When looking into study, there can be lots of things to consider: What kind of career am I looking for? What degree will give me the best chance of getting a job? What discounts can I get using a student card?
These are all important factors (…some bigger than others), but one thing you want to get right from the get-go is the amount of time you can allocate to your studies.
In order to be fully engaged and excited about your course, you need to give yourself the time to meet deadlines and also enjoy the process. So what exactly should you take into account when you’re selecting your study load?
Whether you jump in to a full-time course or space your studies out over a part-time schedule, you need to work out what option best suits your life right now. Study can compete with family activities and work, so it’s important to understand how much time you’ll realistically be able to assign to it without it encroaching on other elements of your life.
SEEK Learning Consultant Katelyn Roberts says one of her first questions to potential students is about their other commitments.
“While full-time study may sound easy, when students really think about their week they may not be able to keep to that pace,” Katelyn explains.
It’s essential you think about what you’re trying to get out of the course, both during the studying process and once you have your qualification. If finishing your course quickly is the main priority, then studying full-time may be worth the re-scheduling of commitments so you finish your studies earlier. On the other hand, taking on a part-time study load may mean you can maintain your usual work hours.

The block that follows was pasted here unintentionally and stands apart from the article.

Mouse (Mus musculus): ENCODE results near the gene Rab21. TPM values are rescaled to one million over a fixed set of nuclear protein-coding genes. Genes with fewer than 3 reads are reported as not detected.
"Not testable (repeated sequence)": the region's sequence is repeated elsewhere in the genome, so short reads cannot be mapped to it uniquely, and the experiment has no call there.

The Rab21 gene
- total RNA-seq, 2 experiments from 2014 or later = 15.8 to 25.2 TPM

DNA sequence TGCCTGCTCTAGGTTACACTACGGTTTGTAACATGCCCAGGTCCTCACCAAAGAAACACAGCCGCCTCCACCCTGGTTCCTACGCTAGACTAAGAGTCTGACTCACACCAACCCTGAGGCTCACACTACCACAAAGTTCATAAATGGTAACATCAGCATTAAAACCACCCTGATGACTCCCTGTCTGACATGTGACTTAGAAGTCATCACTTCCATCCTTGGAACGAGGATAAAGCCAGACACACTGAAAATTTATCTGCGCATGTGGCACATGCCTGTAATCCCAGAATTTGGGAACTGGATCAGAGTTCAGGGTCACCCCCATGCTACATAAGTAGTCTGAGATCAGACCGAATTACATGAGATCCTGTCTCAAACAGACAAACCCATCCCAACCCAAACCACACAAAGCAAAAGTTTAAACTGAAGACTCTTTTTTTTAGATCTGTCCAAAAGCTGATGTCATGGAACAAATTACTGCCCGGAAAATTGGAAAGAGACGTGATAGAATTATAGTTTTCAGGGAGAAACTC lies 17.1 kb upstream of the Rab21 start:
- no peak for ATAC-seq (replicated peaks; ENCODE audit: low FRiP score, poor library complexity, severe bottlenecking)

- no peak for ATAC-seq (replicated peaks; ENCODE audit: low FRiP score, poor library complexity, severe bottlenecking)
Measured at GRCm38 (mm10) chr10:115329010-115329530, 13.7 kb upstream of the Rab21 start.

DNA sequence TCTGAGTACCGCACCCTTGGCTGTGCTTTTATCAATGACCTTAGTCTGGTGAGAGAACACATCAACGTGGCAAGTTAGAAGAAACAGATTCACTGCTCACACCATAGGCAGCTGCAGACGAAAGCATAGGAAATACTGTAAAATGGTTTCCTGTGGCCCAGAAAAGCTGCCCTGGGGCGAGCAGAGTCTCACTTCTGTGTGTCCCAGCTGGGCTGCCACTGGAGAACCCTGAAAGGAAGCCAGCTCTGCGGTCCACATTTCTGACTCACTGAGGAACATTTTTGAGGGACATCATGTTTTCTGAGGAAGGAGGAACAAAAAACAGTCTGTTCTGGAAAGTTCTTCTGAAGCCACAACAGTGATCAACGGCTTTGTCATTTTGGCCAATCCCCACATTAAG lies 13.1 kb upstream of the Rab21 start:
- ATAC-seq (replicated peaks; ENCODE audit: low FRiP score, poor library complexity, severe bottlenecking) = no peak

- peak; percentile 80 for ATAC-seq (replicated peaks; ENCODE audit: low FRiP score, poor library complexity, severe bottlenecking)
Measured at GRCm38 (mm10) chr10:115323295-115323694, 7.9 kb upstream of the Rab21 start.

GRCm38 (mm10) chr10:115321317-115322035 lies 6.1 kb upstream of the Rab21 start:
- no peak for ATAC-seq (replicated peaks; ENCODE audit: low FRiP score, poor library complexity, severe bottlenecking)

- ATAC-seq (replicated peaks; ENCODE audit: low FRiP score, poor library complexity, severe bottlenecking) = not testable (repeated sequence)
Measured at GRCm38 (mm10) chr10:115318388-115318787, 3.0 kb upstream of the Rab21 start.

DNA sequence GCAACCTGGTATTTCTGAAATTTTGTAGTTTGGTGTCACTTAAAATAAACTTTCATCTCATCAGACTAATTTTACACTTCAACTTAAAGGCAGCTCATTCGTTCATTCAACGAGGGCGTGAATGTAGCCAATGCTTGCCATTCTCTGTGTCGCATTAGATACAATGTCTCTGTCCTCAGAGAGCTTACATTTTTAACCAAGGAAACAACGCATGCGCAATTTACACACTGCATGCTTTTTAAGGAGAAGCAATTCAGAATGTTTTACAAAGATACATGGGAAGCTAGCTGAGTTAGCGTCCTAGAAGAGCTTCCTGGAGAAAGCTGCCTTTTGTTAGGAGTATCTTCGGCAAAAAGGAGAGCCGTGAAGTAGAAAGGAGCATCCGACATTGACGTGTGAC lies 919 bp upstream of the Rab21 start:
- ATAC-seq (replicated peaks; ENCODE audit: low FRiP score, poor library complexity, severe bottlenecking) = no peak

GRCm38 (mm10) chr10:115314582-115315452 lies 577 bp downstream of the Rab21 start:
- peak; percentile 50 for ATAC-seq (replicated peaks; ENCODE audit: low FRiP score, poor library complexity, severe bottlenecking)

The best way to plan ahead? “Create a weekly calendar of your schedule and see where you can fit in study, and then see whether full or part-time is more suitable,” Katelyn recommends.
How flexible are you?
While part-time courses do technically take longer to complete, the benefits of taking on a smaller study load could mean you’ll have more flexibility for other activities.
As Katelyn explains, “With part-time study you can work and spend time with your family while also studying, so you really can have it all.” Another way to make study work for you is doing the course online. Online courses are often self-paced, meaning you can set your schedule and complete your coursework during the hours of the day that best suit you.
Balancing it all out
Once you’ve assessed your weekly list of activities and worked out where study can fit, it’s also a good idea to sit down with the people who might be affected by your new workload to discuss your study options.
Whatever study load you choose, Katelyn suggests keeping the mantra of ‘Be flexible’ at the front of your mind, then taking the plunge and giving it a go. There also might be the option of changing your study load partway through your course if circumstances change.
“Understand life can be unpredictable so if you’re unsure, try either one and see how you go,” she says. And with a myriad of study choices available, there’s really no reason why you can’t work, study and play, all in one day.
Worried about balancing study with your other commitments? Check out these 5 tips that will help you achieve better work-life balance